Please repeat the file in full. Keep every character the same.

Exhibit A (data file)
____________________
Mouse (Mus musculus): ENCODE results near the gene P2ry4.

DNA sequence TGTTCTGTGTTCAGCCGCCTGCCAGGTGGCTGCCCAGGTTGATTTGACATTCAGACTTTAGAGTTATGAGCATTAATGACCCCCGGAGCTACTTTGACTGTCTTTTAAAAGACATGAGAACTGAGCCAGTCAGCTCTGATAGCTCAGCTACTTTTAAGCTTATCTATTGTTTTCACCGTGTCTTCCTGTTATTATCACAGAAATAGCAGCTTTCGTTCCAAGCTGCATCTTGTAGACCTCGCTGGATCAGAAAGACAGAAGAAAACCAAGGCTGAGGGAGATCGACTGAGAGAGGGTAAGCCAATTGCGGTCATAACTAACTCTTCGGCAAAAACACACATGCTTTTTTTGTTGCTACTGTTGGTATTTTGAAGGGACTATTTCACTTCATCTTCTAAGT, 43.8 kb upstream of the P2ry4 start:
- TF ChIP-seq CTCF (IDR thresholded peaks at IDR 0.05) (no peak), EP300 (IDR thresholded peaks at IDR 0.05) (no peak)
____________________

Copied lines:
Mouse (Mus musculus): ENCODE results near the gene P2ry4.

DNA sequence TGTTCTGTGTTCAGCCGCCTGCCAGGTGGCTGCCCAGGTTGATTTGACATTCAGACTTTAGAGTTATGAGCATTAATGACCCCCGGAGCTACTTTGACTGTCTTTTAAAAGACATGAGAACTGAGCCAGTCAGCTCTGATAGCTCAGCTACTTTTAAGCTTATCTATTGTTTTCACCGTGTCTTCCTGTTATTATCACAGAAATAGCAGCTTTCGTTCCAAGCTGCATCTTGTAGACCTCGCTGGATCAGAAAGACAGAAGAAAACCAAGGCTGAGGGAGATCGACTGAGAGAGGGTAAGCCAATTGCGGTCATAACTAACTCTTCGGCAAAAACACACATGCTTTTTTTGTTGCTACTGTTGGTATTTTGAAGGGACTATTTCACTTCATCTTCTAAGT, 43.8 kb upstream of the P2ry4 start:
- TF ChIP-seq CTCF (IDR thresholded peaks at IDR 0.05) (no peak), EP300 (IDR thresholded peaks at IDR 0.05) (no peak)